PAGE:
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Currently, West Virginia has one of the highest COVID-19 infection rates in the nation. This is a direct consequence of our last-place vaccination rate of 40%. We have easily exceeded all the grim measures of the outbreak so far. Our hospitals are at crisis-level capacity. If the words have any meaning left at all, we are living in the midst of a public health emergency.

Keeping kids in school means keeping kids healthy. The number one way to accomplish this is to promote vaccination among students, faculty and staff. West Virginia law requires students to be vaccinated from 11 highly-contagious and potentially debilitating or deadly diseases. One vaccine for COVID-19 has gained full FDA approval and others will surely follow. Despite mass misinformation, vaccines are overwhelmingly safe and effective. Requiring vaccination seems like the most logical and expedient way to ensure that children will be able to remain in the classroom.

This, however, would not address our Pre-K through sixth grade students. Aged 5-11, they are not currently able to gain the essential protection that vaccination provides. Simply put, they don’t have a choice. Without this protection how could we protect our youngest students from the illness and harm of this pandemic? We require masking in all indoor settings, and we reinstate the strict social distancing practices that made classroom instruction possible last year.

This is how nearly all West Virginia school systems have decided to protect the health and education of our children.

Putnam County Schools has declined to implement or enforce meaningful social distancing or masking procedures. Mask wearing is far too low, extra-curricular activities are in full swing and unmasked and unvaccinated faculty and staff are in regular close contact with students. Action taken by the Putnam County Board of Education at the Sept. 20 meeting purported to implement a “universal masking policy” to avoid contentious quarantining standards is a charade that the state Department of Education, Department of Health and Human Resources, and Gov. Jim Justice must reject.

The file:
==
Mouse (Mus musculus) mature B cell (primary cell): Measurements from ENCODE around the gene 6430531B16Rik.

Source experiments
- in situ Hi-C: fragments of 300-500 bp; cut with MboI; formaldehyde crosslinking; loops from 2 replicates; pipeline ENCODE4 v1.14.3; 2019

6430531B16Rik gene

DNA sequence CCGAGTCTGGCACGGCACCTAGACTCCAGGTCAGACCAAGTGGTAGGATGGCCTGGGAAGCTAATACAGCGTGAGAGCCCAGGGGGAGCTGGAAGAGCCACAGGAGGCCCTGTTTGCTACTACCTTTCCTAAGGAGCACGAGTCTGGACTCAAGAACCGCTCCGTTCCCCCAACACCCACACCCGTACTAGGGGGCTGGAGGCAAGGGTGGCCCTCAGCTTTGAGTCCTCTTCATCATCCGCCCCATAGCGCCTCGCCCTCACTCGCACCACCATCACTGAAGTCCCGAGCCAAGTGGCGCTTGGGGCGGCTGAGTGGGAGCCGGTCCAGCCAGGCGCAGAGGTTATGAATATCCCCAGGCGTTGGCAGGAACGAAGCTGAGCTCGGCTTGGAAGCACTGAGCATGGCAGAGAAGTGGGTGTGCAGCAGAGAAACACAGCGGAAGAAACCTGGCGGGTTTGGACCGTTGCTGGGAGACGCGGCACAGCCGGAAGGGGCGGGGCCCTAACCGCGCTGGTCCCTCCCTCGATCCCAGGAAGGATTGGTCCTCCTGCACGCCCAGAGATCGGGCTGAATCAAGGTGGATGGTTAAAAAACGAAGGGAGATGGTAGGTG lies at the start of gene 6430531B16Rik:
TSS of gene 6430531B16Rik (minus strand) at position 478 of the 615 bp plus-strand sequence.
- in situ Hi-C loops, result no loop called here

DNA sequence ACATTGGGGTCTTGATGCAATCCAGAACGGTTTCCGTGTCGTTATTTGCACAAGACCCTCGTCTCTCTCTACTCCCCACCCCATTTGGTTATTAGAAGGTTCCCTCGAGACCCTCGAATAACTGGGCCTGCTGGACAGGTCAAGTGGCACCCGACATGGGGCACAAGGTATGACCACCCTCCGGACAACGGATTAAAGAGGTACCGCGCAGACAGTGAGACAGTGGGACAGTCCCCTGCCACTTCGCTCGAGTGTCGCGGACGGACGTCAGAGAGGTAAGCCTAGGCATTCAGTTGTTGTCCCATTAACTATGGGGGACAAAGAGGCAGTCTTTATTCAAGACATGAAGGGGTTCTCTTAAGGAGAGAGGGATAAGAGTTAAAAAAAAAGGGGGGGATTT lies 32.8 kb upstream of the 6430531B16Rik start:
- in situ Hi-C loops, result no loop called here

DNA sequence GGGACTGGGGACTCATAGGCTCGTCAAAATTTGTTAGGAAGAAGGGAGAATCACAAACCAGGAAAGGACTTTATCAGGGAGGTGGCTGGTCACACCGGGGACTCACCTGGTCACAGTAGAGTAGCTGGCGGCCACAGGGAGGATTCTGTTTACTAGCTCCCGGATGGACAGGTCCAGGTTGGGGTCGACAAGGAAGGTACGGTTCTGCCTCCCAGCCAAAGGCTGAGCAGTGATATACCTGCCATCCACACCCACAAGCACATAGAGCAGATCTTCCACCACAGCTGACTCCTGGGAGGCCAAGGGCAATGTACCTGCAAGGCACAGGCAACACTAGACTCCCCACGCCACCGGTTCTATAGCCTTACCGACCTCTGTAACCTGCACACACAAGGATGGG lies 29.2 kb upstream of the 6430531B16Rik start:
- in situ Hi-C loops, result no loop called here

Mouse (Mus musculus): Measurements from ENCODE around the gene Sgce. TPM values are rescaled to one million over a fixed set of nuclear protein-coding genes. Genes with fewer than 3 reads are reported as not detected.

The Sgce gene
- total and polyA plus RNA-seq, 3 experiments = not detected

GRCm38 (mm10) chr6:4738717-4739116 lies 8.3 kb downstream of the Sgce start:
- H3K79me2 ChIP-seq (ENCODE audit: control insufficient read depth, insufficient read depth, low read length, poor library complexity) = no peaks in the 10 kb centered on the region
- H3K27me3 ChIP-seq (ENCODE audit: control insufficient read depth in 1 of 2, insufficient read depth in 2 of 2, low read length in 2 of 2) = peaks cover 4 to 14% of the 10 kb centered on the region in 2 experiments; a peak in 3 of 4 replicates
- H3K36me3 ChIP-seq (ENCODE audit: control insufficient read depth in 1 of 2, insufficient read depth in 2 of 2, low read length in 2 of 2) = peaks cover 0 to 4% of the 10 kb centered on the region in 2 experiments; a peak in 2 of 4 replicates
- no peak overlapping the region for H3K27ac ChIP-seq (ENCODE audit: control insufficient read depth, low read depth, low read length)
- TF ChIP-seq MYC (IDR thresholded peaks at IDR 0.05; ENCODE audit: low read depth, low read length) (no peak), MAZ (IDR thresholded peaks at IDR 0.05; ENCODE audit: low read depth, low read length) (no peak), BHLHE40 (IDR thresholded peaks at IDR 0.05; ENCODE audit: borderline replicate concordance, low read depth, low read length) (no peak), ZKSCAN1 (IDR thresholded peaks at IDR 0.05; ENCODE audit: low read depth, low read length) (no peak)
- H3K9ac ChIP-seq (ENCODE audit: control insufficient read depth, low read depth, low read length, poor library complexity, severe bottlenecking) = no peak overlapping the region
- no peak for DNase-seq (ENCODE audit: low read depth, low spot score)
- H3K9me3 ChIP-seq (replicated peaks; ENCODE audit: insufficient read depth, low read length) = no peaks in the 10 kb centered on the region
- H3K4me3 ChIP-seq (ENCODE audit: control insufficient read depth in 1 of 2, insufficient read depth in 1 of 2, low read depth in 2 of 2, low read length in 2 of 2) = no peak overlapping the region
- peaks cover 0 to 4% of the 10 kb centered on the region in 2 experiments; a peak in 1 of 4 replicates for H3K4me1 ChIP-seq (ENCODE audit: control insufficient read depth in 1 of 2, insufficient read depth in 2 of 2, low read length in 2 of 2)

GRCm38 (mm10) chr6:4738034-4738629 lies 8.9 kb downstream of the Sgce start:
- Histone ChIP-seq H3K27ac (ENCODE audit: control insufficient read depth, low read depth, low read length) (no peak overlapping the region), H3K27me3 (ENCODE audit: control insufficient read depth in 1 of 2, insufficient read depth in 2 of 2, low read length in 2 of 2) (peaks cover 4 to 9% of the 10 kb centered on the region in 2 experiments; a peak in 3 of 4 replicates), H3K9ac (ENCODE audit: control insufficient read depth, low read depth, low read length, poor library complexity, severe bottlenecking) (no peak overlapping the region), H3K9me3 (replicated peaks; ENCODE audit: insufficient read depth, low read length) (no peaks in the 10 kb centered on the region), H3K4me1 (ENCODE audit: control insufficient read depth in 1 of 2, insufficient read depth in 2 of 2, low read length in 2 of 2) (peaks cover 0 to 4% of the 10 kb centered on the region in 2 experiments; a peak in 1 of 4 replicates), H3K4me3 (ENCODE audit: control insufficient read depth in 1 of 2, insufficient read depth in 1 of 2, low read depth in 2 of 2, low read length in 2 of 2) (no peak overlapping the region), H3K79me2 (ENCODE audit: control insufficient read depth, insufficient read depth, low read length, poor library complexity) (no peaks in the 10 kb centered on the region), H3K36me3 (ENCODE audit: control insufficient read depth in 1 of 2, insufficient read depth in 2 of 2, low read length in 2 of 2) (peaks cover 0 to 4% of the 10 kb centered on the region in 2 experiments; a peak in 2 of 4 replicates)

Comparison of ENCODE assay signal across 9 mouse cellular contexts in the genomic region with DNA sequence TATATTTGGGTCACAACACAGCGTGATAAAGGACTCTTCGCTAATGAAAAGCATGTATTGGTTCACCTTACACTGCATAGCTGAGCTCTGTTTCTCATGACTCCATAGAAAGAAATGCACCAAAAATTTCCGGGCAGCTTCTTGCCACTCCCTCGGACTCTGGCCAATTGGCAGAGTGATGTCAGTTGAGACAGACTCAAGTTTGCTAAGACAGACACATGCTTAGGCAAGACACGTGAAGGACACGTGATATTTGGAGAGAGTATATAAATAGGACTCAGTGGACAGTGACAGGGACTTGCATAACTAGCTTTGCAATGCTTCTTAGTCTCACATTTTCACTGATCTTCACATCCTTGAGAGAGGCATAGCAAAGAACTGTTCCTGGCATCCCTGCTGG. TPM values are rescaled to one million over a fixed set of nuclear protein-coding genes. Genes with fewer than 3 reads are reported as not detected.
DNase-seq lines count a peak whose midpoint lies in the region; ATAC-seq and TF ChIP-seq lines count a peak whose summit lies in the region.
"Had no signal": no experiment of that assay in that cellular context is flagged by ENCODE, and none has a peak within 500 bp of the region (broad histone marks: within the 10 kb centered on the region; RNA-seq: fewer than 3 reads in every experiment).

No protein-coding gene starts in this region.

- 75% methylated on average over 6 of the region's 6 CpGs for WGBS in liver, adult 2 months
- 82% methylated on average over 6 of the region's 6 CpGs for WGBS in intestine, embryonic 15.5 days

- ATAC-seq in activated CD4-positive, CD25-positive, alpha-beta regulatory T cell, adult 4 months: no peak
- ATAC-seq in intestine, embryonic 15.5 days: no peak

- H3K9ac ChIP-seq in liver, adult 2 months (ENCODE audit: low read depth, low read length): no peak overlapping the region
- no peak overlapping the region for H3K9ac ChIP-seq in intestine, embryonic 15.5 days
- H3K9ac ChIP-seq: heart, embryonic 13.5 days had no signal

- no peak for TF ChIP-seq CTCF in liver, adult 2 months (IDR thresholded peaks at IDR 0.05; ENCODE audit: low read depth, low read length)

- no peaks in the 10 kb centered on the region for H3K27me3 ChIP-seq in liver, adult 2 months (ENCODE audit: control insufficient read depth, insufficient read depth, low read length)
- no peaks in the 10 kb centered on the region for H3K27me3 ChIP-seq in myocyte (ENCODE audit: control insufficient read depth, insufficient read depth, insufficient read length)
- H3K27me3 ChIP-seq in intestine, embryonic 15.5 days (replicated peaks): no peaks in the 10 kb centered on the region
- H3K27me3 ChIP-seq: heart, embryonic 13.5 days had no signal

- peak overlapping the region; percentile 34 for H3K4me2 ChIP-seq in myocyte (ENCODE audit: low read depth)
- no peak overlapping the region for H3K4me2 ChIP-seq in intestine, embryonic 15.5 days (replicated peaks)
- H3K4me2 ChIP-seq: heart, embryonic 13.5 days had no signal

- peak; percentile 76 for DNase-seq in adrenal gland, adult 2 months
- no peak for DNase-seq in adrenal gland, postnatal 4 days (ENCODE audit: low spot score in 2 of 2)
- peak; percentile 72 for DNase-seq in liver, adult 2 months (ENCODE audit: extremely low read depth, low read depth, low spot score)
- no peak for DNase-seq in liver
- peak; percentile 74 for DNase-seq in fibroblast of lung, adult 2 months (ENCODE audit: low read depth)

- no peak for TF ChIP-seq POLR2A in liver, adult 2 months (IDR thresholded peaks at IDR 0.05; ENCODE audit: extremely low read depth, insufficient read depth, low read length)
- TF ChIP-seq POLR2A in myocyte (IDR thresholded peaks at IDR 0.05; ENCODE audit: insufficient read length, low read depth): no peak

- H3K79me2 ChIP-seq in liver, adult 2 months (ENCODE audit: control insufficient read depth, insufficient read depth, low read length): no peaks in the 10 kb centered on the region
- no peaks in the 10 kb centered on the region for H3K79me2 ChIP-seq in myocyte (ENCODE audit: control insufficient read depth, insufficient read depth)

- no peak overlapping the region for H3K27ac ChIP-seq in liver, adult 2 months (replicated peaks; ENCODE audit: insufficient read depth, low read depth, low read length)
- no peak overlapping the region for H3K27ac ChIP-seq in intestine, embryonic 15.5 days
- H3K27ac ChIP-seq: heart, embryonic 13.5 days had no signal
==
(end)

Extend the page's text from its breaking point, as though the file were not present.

This laissez-faire approach has already shown real harm to our students. George Washington Elementary School was forced to temporarily close. One hundred and two outbreaks have been documented in Putnam County schools since the start of class less than one month ago. Currently, 833 students are quarantined. The county has had a startling seven-day infection rate of 685.55 cases per 100,000 residents. Five to 11-year-olds have an infection rate of more than 1,512 cases per 100,000 residents. This is 220% higher than the county population as a whole and 170% higher than the state average for the age group.

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There are those that say that vaccination and masking are a personal choice that must be made by the individual or the parents. Firstly, we have decided to the contrary for diphtheria, tetanus, whooping cough, polio, measles, mumps, rubella, varicella, and hepatitis b. Second, advocates of "personal choice" forget that our youngest students cannot choose the protection of vaccination and are at the mercy of their grownups. We must always remember that our choices have consequences and that we rarely bear the burden alone.

Choosing to be unvaccinated and unmasked carries significant risk. Unvaccinated individuals account for 93% of COVID-19 cases and 81% of hospitalizations in West Virginia. If this burden only fell on those choosing the greater risks, there would be little to say. Yet those who remain unmasked and unvaccinated have fueled community spread causing the significant spike in cases for the captive population of young students who cannot be vaccinated. This directly threatens their health and learning.

Leaders of our state have declined to make sweeping, state-wide public health orders to protect students. The vast majority of local school systems have made the right call, making the most basic public health standards of distancing and masking mandatory. The Putnam County Board of Education has failed in its duty to safeguard the health of our children. It is negligent to not reimplement strict public health best-practices in our schools. They are gambling with the health and learning of our kids.

Before attending the Sept. 20 meeting of the Putnam County Board of Education I had thought that they were bowing to the drooling threats of the mob of "personal choice." Frankly, after watching board members interact cordially and sympathetically with raving conspiracy theorists in the audience, they are not just bowing to the mob, they are having a gleeful Pavlovian response to it.

In the words of Dr. Tom Locke, Deputy Public Health Officer for Jefferson County, I would offer, “Remember: Choice has consequence. If your personal choice harms someone else, you are responsible for that harm." He’s talking to you Robert Cunningham, Bruce Knell, Wade Neal and Christian Wells.

John Butterworth is the parent of two Putnam County Schools elementary students.

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